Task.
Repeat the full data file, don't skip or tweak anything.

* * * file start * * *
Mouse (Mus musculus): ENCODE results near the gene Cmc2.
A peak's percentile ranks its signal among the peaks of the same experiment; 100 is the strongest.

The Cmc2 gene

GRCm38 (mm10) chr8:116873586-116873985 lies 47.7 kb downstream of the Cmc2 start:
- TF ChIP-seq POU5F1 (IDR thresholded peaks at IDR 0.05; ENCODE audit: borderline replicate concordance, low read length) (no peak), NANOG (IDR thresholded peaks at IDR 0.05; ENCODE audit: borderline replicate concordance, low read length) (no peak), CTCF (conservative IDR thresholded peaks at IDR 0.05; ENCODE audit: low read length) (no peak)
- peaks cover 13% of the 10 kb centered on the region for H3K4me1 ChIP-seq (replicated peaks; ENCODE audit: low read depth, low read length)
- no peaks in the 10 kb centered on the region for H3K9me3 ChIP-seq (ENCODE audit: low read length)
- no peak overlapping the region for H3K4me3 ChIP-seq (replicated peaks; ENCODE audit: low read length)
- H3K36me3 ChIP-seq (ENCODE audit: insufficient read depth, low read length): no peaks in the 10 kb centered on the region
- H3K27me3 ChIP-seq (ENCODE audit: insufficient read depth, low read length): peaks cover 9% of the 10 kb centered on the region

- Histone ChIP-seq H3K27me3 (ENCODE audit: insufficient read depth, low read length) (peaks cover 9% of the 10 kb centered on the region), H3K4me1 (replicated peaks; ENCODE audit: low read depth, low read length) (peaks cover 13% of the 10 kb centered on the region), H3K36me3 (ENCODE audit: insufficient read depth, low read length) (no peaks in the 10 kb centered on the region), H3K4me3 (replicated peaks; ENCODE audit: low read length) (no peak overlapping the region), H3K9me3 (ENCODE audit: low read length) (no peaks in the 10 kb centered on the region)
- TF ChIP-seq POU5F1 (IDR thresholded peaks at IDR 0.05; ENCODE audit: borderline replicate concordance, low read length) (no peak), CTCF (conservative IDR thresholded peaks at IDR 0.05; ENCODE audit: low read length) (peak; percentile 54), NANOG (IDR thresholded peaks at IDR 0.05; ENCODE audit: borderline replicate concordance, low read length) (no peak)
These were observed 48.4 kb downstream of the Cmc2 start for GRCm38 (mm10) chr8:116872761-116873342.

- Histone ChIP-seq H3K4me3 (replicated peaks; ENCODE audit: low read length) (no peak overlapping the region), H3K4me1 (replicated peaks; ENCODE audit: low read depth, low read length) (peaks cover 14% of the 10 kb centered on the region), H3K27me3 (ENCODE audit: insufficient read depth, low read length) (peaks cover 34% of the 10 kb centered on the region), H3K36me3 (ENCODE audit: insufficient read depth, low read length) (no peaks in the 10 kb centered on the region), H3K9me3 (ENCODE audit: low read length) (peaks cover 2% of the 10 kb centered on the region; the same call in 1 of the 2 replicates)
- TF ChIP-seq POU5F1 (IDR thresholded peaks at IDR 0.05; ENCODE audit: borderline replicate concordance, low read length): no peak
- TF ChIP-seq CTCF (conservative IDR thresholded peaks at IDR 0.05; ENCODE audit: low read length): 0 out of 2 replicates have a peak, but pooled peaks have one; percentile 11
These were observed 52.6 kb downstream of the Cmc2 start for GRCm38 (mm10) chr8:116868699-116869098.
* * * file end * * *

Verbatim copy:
Mouse (Mus musculus): ENCODE results near the gene Cmc2.
A peak's percentile ranks its signal among the peaks of the same experiment; 100 is the strongest.

The Cmc2 gene

GRCm38 (mm10) chr8:116873586-116873985 lies 47.7 kb downstream of the Cmc2 start:
- TF ChIP-seq POU5F1 (IDR thresholded peaks at IDR 0.05; ENCODE audit: borderline replicate concordance, low read length) (no peak), NANOG (IDR thresholded peaks at IDR 0.05; ENCODE audit: borderline replicate concordance, low read length) (no peak), CTCF (conservative IDR thresholded peaks at IDR 0.05; ENCODE audit: low read length) (no peak)
- peaks cover 13% of the 10 kb centered on the region for H3K4me1 ChIP-seq (replicated peaks; ENCODE audit: low read depth, low read length)
- no peaks in the 10 kb centered on the region for H3K9me3 ChIP-seq (ENCODE audit: low read length)
- no peak overlapping the region for H3K4me3 ChIP-seq (replicated peaks; ENCODE audit: low read length)
- H3K36me3 ChIP-seq (ENCODE audit: insufficient read depth, low read length): no peaks in the 10 kb centered on the region
- H3K27me3 ChIP-seq (ENCODE audit: insufficient read depth, low read length): peaks cover 9% of the 10 kb centered on the region

- Histone ChIP-seq H3K27me3 (ENCODE audit: insufficient read depth, low read length) (peaks cover 9% of the 10 kb centered on the region), H3K4me1 (replicated peaks; ENCODE audit: low read depth, low read length) (peaks cover 13% of the 10 kb centered on the region), H3K36me3 (ENCODE audit: insufficient read depth, low read length) (no peaks in the 10 kb centered on the region), H3K4me3 (replicated peaks; ENCODE audit: low read length) (no peak overlapping the region), H3K9me3 (ENCODE audit: low read length) (no peaks in the 10 kb centered on the region)
- TF ChIP-seq POU5F1 (IDR thresholded peaks at IDR 0.05; ENCODE audit: borderline replicate concordance, low read length) (no peak), CTCF (conservative IDR thresholded peaks at IDR 0.05; ENCODE audit: low read length) (peak; percentile 54), NANOG (IDR thresholded peaks at IDR 0.05; ENCODE audit: borderline replicate concordance, low read length) (no peak)
These were observed 48.4 kb downstream of the Cmc2 start for GRCm38 (mm10) chr8:116872761-116873342.

- Histone ChIP-seq H3K4me3 (replicated peaks; ENCODE audit: low read length) (no peak overlapping the region), H3K4me1 (replicated peaks; ENCODE audit: low read depth, low read length) (peaks cover 14% of the 10 kb centered on the region), H3K27me3 (ENCODE audit: insufficient read depth, low read length) (peaks cover 34% of the 10 kb centered on the region), H3K36me3 (ENCODE audit: insufficient read depth, low read length) (no peaks in the 10 kb centered on the region), H3K9me3 (ENCODE audit: low read length) (peaks cover 2% of the 10 kb centered on the region; the same call in 1 of the 2 replicates)
- TF ChIP-seq POU5F1 (IDR thresholded peaks at IDR 0.05; ENCODE audit: borderline replicate concordance, low read length): no peak
- TF ChIP-seq CTCF (conservative IDR thresholded peaks at IDR 0.05; ENCODE audit: low read length): 0 out of 2 replicates have a peak, but pooled peaks have one; percentile 11
These were observed 52.6 kb downstream of the Cmc2 start for GRCm38 (mm10) chr8:116868699-116869098.